Chris Froome praises the performance of his Sky team-mates at the Dauphine, where he won stage two on Monday
Chris Froome put himself and his Sky team-mates to the test in today’s Critérium du Dauphiné stage. After they left him, he went head to head with Alberto Contador and won the Col du Béal stage to protect the yellow jersey.
“They did a really big job,” Froome said. “Looking at the group of guys here, I imagine a good few of them will go on to the Tour de France.”
Froome mentioned the early work of Vasil Kiryienka, Xabier Zandio and Danny Pate, and the finishing touches by Geraint Thomas and Mikel Nieve.
Richie Porte, who was Froome’s wingman last year, faded from the main group with David López around 8.1 kilometres remaining.
“Richie didn’t have a good day today with the heat. It just wasn’t his day,” Froome said. “But I have a lot of confidence in him for the Tour. He’s definitely coming back up. He’s been giving me a hard time in training. I know he’s on his way up.”
Porte was due to lead Sky’s Giro d’Italia team and have a chance to win a grand tour on his own this season. Sky, however, took him off the Giro roster after he missed Tirreno-Adriatico and Volta a Catalunya because he was suffering with gastroenteritis.
Nieve was Froome’s last foot soldier in black and blue. His jersey was white and salt-crusted when he pulled off with five kilometres left of the 13.6-kilometre climb. Froome accelerated hard two or three times. He dropped everyone, but Contador. However, he kept the pace up and his rival behind him until the line.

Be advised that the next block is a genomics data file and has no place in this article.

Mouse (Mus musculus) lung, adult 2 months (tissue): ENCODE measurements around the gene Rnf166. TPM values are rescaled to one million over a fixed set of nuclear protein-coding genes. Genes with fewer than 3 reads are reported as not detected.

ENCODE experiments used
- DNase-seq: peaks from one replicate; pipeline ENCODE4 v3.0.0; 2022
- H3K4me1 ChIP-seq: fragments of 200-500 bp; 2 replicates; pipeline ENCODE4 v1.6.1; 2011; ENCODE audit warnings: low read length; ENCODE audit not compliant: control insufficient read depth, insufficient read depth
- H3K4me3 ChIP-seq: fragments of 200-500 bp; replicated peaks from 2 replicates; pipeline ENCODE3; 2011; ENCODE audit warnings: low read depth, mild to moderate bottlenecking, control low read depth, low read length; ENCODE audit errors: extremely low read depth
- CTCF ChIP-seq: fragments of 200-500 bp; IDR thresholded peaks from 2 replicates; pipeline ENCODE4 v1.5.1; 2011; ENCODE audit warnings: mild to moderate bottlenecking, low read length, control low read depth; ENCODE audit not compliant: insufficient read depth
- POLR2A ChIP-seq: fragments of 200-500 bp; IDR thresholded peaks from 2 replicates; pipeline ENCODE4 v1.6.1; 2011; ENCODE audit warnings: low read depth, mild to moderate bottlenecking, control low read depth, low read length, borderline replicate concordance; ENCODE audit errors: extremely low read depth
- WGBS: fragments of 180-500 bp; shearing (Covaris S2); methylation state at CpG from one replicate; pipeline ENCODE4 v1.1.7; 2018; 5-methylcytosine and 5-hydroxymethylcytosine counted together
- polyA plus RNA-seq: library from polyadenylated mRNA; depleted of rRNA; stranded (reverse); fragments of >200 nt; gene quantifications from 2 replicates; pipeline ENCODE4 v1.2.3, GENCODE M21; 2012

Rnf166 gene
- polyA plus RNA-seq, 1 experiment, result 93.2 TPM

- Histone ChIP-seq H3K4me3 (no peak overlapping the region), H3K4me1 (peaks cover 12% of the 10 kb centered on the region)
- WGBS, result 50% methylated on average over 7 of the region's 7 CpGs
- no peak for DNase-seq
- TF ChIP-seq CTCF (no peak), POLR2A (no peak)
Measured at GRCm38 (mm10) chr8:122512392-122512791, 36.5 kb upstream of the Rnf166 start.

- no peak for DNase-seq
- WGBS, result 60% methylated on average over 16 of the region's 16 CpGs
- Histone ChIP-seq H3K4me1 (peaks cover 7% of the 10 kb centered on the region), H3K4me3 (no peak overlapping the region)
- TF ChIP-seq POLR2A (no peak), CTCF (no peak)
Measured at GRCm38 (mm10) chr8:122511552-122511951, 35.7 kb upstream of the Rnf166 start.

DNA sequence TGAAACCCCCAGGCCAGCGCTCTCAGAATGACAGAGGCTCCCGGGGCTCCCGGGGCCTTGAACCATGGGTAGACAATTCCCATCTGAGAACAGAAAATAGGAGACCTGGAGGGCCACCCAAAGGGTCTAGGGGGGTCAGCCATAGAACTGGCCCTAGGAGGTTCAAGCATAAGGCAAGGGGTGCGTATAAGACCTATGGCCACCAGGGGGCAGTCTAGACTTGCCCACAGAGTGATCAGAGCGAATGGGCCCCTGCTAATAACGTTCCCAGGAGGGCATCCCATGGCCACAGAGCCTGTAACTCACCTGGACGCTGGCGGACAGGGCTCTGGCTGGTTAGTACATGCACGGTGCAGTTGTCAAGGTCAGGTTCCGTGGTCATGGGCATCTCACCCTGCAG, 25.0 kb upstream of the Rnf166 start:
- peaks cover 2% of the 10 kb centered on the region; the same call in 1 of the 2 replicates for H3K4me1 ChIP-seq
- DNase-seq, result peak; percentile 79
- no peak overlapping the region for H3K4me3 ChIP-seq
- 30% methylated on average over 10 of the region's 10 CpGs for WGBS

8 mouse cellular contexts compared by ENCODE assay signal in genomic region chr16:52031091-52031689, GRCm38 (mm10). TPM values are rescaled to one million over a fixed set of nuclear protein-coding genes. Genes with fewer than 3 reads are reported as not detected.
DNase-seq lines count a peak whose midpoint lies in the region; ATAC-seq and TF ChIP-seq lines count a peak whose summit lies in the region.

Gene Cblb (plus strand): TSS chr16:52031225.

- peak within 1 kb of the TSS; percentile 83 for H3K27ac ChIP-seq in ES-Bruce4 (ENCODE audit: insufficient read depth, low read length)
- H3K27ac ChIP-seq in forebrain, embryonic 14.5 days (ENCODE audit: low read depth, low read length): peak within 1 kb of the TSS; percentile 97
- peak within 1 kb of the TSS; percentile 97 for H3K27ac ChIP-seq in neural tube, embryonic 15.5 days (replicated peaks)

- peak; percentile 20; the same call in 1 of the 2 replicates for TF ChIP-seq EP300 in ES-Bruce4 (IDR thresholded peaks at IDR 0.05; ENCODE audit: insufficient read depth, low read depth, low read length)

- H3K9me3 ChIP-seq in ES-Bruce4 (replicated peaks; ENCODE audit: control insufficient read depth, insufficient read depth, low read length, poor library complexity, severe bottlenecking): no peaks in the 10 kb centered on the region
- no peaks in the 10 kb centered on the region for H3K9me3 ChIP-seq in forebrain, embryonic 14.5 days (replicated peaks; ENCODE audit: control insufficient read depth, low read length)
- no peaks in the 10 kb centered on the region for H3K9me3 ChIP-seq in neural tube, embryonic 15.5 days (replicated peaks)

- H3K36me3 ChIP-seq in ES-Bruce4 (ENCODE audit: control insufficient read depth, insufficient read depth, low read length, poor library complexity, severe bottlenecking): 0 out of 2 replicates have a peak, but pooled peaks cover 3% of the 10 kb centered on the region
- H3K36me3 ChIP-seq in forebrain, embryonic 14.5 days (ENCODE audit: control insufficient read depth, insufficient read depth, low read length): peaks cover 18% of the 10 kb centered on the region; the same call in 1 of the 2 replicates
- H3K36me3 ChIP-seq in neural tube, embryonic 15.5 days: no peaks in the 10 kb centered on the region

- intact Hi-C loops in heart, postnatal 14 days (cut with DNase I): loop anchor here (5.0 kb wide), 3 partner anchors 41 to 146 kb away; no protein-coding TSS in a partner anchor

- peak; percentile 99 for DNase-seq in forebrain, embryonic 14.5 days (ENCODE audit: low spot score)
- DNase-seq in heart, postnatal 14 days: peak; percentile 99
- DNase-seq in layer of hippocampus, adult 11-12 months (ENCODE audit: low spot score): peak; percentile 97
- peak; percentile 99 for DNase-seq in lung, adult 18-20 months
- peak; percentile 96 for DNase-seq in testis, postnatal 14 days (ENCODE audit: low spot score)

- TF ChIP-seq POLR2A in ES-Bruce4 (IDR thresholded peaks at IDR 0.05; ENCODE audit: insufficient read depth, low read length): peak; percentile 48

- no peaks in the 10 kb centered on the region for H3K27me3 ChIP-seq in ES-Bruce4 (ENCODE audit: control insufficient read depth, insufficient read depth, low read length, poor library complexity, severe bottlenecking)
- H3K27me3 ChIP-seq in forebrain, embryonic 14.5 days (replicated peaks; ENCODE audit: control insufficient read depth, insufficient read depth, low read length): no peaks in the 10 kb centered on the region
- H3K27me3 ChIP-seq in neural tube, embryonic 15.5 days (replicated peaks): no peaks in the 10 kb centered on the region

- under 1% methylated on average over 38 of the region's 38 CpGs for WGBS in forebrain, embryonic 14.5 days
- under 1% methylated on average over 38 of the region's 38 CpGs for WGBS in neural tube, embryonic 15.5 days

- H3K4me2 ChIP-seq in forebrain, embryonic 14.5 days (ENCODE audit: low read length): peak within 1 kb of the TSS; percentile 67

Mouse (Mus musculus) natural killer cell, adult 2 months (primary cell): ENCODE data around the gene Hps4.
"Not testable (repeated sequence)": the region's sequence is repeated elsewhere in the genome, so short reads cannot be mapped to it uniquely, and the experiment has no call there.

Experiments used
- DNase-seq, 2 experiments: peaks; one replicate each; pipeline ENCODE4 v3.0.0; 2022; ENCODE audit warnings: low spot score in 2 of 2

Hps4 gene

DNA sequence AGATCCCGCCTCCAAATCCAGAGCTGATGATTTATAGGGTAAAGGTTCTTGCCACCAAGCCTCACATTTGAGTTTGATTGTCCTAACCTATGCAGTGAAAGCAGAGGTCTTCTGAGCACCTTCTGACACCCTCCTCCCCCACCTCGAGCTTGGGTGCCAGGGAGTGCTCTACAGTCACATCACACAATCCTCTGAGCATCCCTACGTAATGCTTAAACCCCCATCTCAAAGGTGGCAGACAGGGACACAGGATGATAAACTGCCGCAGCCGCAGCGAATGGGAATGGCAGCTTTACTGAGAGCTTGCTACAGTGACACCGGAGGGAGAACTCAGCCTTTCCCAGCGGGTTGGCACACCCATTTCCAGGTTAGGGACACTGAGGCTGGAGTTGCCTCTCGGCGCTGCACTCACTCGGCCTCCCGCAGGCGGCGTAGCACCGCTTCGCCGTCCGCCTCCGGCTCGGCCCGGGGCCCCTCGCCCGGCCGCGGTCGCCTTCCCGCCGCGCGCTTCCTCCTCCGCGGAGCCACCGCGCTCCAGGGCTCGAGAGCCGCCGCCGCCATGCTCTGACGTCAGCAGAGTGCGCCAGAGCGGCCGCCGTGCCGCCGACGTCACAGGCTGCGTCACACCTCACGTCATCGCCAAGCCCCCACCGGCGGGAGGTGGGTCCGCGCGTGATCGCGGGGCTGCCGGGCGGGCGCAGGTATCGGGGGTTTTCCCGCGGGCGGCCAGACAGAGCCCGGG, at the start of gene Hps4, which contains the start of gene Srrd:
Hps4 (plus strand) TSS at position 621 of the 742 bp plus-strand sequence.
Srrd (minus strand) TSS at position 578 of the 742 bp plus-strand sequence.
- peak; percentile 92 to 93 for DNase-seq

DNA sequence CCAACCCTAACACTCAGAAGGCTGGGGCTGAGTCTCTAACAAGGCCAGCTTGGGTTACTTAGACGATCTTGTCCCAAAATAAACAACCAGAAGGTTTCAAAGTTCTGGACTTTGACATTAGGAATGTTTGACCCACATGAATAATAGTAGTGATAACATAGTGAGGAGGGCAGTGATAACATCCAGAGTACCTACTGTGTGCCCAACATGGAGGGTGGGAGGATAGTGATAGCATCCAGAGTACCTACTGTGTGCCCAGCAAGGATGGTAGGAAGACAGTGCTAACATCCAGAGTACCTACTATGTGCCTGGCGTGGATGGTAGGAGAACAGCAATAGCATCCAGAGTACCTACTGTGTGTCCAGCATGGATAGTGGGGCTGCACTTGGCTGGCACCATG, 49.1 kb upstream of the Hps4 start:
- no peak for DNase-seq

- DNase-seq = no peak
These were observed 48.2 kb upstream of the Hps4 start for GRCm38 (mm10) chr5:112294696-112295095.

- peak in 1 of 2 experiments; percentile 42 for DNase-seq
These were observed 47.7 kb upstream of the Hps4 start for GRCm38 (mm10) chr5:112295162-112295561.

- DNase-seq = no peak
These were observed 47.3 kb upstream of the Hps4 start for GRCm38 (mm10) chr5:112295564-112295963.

Froome not only protected his leader’s yellow jersey, but he put more time into his other rivals. Contador sits at 12 seconds, Wilco Kelderman (Belkin) at 21 and Andrew Talansky (Garmin-Sharp) at 33.
“By the looks of it, [Contador is] shaping up to be my biggest rival at the moment,” explained Froome, “for both [the Dauphine and Tour].”
Froome did not talk about the controversy brewing around him and Bradley Wiggins. Wiggins will race the Tour de Suisse next week, but explained that he does not think the team will select him to race alongside Froome at the Tour de France.
Already, Sky protected its yellow jersey in a hot and demanding mountain stage today. It faces six more days. If the seven men around Froome help him carry the jersey to the end, then it puts them in good position to represent team Sky the Tour de France next month.
“Will it prove the team is Tour ready? It’s hard to say. I really do get a good feeling for my team-mates around me that everyone’s reaching their top levels. It’s a test for everyone.”